Feeling stressed? Worried about the financial markets? Don't be - the Fed has an index for that. The St. Louis Fed 'financial stress index', constructed from 18 weekly data series (6 interest rates, 6 yield spreads, and 5 others) fell to a record low for the 3rd week in a row signaling all-clear... right? Just one thing, in a world entirely disintermediated by central banking largesse, just how relevant are these 'market' indications of financial stress? As Bloomberg warns, the financial stress index has now been below zero for 130 consecutive weeks, the longest period since 2008.

 
rcwhalen's picture

KBRA Q2 2014 Bank Earnings Preview & The “Bernanke Shokku"





FDIC: “the largest positive contribution to the year-over-year change in earnings came from reduced loan-loss provisions..."

 
Tyler Durden's picture

Consumer Credit Card Debt Tumbles, Non-Revolving Credit Soars Most In 15 Months





Remember that epic spending spree that took place in March when consumers cleaned out their savings account and which resulted in a surge in March retail spending in consumer outlays? Now we know that in addition to borrowing from their savings, consumers also "charged" it, because as we reported last month, the April consumer credit soared by an unprecedented $8.8 billion, the most since 2007, and a clear outlier in recent years. April, incidentally is precisely when the credit card statements for March purchases would come due so while impressive, the surge in revolving credit wasn't quite surprising. However, what is perhaps more notable now that the Fed just released the May consumer credit numbers, is that the month after the March spending spree, funding largely on credit, consumers hunkered down once more, and the May increase in revolving credit was a paltry $1.8 billion, much lower than the April surge, and the lowest since February. In other words, after the spending binge, came the credit card bills, and with them, the spending hangover.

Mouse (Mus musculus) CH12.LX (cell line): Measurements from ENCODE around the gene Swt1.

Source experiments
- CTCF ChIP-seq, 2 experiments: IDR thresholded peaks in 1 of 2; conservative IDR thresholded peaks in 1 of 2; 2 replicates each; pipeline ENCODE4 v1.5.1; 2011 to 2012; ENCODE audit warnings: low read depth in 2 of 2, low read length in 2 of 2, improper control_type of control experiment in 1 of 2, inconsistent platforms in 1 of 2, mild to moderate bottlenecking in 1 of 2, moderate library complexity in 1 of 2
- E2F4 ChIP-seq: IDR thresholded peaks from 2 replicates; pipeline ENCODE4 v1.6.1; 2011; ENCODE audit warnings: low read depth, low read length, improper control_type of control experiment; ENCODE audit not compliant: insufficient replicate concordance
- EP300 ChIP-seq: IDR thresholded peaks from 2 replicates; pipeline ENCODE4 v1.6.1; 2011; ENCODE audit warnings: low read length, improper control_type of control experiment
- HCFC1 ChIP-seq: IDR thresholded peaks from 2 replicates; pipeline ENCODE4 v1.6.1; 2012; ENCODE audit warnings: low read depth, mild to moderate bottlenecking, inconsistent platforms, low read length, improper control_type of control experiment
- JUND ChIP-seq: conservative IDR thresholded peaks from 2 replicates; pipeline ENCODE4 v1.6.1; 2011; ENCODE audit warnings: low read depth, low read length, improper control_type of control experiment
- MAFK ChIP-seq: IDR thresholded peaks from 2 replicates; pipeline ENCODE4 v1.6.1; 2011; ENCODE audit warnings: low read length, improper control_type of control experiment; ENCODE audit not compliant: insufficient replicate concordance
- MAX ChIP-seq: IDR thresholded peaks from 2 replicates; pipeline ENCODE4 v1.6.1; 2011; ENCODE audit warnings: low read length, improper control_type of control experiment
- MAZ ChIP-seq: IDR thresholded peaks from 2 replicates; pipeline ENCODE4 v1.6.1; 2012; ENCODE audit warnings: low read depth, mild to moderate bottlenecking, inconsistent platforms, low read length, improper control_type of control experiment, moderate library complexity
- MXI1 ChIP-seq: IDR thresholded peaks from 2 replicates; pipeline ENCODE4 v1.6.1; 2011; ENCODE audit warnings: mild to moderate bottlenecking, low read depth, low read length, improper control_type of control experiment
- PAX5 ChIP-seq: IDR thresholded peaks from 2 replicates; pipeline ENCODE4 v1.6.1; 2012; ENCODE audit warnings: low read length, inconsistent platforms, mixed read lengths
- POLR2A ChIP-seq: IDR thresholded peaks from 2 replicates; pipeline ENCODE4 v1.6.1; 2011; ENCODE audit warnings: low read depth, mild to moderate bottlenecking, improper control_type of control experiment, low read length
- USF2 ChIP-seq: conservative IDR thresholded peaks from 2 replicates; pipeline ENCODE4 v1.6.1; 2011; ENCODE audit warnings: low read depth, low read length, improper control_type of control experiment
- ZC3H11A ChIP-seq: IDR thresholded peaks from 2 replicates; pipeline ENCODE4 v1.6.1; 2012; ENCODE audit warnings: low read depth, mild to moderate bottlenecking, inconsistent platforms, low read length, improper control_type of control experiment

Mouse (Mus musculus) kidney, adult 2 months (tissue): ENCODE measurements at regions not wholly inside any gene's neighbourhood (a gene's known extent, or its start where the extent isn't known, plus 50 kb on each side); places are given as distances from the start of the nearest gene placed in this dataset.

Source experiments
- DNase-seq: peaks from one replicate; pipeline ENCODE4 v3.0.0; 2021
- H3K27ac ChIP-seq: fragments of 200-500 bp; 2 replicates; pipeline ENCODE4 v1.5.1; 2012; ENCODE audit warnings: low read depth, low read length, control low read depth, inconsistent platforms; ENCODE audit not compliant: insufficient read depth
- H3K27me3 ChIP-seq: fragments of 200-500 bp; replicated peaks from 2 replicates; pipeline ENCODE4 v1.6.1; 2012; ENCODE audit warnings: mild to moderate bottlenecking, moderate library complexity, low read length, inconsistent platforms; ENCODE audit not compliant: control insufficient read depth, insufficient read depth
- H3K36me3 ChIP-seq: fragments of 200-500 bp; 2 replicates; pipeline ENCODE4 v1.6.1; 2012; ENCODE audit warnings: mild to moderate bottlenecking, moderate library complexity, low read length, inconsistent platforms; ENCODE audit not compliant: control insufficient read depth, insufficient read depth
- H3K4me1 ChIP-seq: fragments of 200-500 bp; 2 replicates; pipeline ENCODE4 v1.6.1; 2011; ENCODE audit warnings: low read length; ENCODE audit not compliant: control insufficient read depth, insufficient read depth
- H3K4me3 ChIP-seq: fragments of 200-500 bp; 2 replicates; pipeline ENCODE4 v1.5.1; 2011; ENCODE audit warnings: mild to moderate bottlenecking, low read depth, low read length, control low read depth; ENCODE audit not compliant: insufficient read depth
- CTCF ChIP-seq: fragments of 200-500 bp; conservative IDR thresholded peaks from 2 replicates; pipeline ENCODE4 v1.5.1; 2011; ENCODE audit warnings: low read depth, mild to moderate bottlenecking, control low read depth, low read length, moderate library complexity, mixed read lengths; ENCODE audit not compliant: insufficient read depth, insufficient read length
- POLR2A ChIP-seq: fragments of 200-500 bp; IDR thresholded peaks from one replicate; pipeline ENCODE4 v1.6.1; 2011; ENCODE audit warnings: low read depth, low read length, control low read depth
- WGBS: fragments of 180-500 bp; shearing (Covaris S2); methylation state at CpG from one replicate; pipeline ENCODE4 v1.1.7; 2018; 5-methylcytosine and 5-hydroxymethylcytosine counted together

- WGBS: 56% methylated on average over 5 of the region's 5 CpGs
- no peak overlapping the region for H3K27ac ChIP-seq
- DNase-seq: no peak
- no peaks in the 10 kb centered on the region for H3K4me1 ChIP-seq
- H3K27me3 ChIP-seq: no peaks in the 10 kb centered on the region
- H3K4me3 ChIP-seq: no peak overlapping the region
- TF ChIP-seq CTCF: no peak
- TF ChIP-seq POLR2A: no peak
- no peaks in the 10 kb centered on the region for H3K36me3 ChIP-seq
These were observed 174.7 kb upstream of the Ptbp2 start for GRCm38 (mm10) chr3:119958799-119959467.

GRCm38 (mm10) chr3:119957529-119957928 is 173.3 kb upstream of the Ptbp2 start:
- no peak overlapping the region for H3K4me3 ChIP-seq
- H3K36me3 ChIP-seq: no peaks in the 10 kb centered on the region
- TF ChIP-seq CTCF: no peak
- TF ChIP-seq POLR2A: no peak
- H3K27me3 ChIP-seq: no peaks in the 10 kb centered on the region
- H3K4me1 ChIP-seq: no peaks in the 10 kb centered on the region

Tyler Durden's picture

Martin Armstrong On The Recurring Battle Between Socialism and Capitalism





This battle has been fought many times in history. "This is why you see politicians doing everything possible to kill democracy for that falls whenever socialistic/communism rises. That collapses the economy sucking in everything like a black-hole and then the pendulum swings back and you get freedom once again..."

 
Tyler Durden's picture

Vatican Bank Profits Plunge Following Clean-Up